Unsung Heroes: "Positive action echoes and inspires. I think we need a paradigm shift towards compassion."

Unsung Heroes: "Positive action echoes and inspires. I think we need a paradigm shift towards compassion."

To reiterate our intention: we hope to inspire action and cultivate a more collectively conscientious society by shining a spotlight on the good works of individuals and small groups, who use their skills to make a difference for someone in need. We are lucky enough to continue our Unsung Heroes series with Oliver Haenlein and Refugee Community Kitchen.

Oliver Haenlein

Oliver Haenlein

BMusing: Thank you so much for taking this time to speak with us. Can you begin by giving us a bit of insight into your background? What were you doing before you chose to change your course?

OH: I had been working as a chef and then a journalist for a number of years. I did some volunteering with a kids cooking charity on the weekends, focusing on reducing child obesity in London’s more deprived areas, and meanwhile had landed a job at a magazine called ‘Salt’, which focused on world solutions for positive environmental and social change. I think being exposed to volunteering and professional work like this not only made me realise how much more rewarding it was to it is to do purposeful work, but helped me to see how easily we can have an impact on people’s lives to some degree. I was also pretty appalled to see what was going on in Calais and the wider refugee crisis, so when I was made redundant, it seemed a good time to go and volunteer in 'The Jungle’ before I decided to make my next move. My girlfriend and I initially went for one week to help in the kitchens, but I quickly decided I wanted to return to do more.

BMusing: You have done some incredible work with refugees. At what point did you decide you wanted to be a part of the relief process? When was the moment you thought, ‘I need to do something?’ 

OH: I think the initial decision to go to Calais for a week was simply down to wanting to actually do something, no matter how small, as opposed to just sharing Facebook posts. I think a lot of us were there in solidarity with the refugees; solidarity was a way of protesting against the apathy and cruelty of the relevant governments. After my initial one week stint, I decided to return because I was not only disgusted by the realities of how people were living and being treated there, but also because I was so inspired by the volunteer-led grassroots positive action going on. Large NGOs largely were avoiding getting involved, so it was mainly left to groups of innovative and passionate volunteers to create systems and put the work in to ensure refugees were fed, clothed, sheltered and given information.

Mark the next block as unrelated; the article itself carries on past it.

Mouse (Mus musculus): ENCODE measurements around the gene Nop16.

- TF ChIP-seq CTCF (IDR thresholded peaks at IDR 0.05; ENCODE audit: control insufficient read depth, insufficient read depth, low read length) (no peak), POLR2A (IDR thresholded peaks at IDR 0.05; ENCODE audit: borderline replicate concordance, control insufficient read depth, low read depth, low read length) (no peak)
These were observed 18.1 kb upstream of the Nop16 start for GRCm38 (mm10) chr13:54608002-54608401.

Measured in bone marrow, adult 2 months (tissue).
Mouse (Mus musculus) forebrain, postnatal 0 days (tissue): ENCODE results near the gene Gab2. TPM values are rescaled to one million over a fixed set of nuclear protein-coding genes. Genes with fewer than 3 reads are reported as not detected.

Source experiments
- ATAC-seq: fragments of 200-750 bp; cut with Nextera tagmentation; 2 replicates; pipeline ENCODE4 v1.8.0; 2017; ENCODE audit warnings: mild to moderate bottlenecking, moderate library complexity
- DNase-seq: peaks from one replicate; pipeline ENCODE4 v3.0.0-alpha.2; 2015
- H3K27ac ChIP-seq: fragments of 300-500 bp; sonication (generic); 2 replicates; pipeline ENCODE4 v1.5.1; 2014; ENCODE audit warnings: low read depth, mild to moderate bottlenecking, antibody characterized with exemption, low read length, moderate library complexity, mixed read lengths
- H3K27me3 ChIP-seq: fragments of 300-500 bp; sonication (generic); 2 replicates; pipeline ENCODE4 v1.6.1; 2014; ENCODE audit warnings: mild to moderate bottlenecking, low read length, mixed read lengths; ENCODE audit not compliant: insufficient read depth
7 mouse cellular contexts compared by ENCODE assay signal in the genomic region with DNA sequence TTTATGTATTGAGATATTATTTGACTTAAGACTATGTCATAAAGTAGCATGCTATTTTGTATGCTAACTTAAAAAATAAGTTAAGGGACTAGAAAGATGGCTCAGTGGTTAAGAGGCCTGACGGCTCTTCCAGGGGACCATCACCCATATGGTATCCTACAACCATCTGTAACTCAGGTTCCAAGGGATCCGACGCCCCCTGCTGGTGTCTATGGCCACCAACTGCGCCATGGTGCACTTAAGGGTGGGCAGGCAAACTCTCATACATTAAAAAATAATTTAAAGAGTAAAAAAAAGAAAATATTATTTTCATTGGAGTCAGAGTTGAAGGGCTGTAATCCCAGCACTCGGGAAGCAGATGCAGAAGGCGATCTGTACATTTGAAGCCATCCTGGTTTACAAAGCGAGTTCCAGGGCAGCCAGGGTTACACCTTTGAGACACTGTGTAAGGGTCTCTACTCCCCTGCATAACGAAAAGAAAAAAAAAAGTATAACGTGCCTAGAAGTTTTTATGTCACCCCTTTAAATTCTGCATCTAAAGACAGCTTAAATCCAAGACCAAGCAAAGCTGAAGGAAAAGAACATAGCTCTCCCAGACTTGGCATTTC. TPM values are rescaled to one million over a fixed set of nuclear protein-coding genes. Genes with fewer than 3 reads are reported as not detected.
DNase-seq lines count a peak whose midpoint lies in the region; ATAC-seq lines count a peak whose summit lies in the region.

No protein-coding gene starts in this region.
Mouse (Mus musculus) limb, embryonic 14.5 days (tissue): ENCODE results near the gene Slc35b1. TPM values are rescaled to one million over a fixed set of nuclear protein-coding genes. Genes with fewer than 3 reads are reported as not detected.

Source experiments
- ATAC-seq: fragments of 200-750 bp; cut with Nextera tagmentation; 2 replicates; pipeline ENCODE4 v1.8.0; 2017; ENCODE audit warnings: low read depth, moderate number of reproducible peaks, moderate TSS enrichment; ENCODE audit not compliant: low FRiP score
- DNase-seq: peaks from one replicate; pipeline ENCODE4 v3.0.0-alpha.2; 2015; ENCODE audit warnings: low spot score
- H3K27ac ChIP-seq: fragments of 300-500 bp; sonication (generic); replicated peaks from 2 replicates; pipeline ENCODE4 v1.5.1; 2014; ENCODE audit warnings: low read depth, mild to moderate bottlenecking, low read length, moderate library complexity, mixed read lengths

BMusing: Can you tell us about your experience in Calais?

OH: I worked for and helped run the kitchen at Refugee Community Kitchen, an amazing organisation which fed around 2,000-3,000 camp residents every day for over a year. We worked out of a warehouse shared by a number of small organisations like our own - people were working with wood for fire and shelter, sorting clothes distributions, cooking hot food, running conversation classes, providing legal aid, first aid and internet, watching over young and vulnerable people; some were even setting up fitness classes. Thousands of people came through that warehouse, some for a weekend, some for a year; all of them came simply because they wanted to help. Against a backdrop of negative press and growing far-right politics, it was awe-inspiring to be a part of, and restored my faith in humanity. Simultaneously, I also met many refugees and heard their heartbreaking stories. Personal contact with people you usually only read about completely changes your perspective; it’s hard not to feel their pain and you realise that no one leaves their homes unless they absolutely have to. I witnessed commonplace police brutality that I would never have imagined, and generally was shocked by the way Britain and France had decided it was acceptable to treat people who were simply trying to find a safe place to set up a life. It’s hard to describe the 6 months I was there due to the range of experiences and emotions, climaxing in the final eviction of 'The Jungle’, where we watched the camp burn, and saw over 1000 unprotected and unaccompanied children abandoned for days in what remained of the hellhole, while the authorities decided what to do with them. Needless to say, the UK government betrayed almost all of them. While the camp was a terrible place in many ways, it was also somewhere where I have a lot of fond memories. Eritreans, Afghans, Sudanese and many more showed us incredible hospitality with what little they had. We spent hours sharing cups of tea and games with new friends, and I was completely humbled by the majority of the people I met.